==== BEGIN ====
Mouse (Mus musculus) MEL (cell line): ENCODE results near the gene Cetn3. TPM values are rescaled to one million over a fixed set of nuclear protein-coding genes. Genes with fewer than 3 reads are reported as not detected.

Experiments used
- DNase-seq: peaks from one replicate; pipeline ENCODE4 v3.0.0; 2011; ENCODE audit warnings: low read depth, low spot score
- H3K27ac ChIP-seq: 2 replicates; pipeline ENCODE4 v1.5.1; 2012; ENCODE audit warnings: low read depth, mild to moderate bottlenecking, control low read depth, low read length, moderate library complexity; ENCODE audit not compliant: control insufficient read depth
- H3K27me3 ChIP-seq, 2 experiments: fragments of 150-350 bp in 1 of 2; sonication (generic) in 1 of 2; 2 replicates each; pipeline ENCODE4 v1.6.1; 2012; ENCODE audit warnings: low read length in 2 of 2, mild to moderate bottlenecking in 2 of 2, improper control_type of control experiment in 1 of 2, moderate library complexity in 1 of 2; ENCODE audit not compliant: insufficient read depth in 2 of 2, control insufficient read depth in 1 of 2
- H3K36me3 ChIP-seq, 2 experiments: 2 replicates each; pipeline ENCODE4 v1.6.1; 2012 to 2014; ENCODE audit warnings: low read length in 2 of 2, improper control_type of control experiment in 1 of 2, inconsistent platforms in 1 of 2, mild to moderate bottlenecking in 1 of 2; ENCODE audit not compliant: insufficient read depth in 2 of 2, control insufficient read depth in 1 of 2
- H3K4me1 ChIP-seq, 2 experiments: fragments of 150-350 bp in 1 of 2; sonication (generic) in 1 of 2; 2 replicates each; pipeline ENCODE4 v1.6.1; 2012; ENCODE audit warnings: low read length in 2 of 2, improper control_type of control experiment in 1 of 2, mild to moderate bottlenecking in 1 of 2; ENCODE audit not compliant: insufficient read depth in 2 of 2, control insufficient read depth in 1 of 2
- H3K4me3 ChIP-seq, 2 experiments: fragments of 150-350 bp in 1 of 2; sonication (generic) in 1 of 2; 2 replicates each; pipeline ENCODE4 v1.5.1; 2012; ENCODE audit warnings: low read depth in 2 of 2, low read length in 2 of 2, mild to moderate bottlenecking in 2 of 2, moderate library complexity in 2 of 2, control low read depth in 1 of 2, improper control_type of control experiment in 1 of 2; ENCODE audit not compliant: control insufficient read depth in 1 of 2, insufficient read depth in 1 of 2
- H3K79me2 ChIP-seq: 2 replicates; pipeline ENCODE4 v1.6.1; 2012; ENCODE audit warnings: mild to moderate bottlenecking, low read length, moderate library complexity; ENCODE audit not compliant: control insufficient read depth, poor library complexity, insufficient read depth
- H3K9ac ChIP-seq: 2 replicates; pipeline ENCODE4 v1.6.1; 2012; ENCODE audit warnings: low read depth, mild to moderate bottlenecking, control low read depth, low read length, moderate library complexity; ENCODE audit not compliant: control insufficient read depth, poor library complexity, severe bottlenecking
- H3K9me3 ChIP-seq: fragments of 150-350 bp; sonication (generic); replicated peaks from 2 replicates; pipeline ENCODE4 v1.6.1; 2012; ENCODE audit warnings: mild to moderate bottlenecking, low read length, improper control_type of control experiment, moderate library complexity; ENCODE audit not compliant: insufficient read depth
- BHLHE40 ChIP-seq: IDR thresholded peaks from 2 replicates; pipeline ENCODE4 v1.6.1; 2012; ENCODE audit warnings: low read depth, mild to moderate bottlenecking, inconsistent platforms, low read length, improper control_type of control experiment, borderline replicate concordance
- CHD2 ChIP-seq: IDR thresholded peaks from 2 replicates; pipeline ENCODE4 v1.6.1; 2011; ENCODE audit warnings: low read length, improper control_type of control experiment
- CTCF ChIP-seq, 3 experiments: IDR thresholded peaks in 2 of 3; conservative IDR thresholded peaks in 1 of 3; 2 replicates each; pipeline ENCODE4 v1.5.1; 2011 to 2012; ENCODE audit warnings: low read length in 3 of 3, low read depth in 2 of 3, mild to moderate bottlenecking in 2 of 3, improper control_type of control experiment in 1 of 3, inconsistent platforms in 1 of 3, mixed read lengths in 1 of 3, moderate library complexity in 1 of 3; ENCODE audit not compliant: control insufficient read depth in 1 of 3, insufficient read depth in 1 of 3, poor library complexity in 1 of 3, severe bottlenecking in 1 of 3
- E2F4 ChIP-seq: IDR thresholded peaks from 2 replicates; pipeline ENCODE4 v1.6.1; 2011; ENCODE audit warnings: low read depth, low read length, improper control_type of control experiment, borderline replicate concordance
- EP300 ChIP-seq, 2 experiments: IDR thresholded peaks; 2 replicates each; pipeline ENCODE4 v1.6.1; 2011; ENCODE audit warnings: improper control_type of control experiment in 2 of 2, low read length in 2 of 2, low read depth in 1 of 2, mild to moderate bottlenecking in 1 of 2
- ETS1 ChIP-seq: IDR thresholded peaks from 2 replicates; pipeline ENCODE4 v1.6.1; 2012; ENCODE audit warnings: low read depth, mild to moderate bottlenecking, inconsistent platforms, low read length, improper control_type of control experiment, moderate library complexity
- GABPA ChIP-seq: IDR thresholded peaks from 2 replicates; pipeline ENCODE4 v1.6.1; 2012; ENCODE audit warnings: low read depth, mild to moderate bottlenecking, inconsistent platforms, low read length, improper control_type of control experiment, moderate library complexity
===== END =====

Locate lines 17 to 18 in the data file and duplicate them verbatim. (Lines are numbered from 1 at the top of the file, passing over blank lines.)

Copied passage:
- ETS1 ChIP-seq: IDR thresholded peaks from 2 replicates; pipeline ENCODE4 v1.6.1; 2012; ENCODE audit warnings: low read depth, mild to moderate bottlenecking, inconsistent platforms, low read length, improper control_type of control experiment, moderate library complexity
- GABPA ChIP-seq: IDR thresholded peaks from 2 replicates; pipeline ENCODE4 v1.6.1; 2012; ENCODE audit warnings: low read depth, mild to moderate bottlenecking, inconsistent platforms, low read length, improper control_type of control experiment, moderate library complexity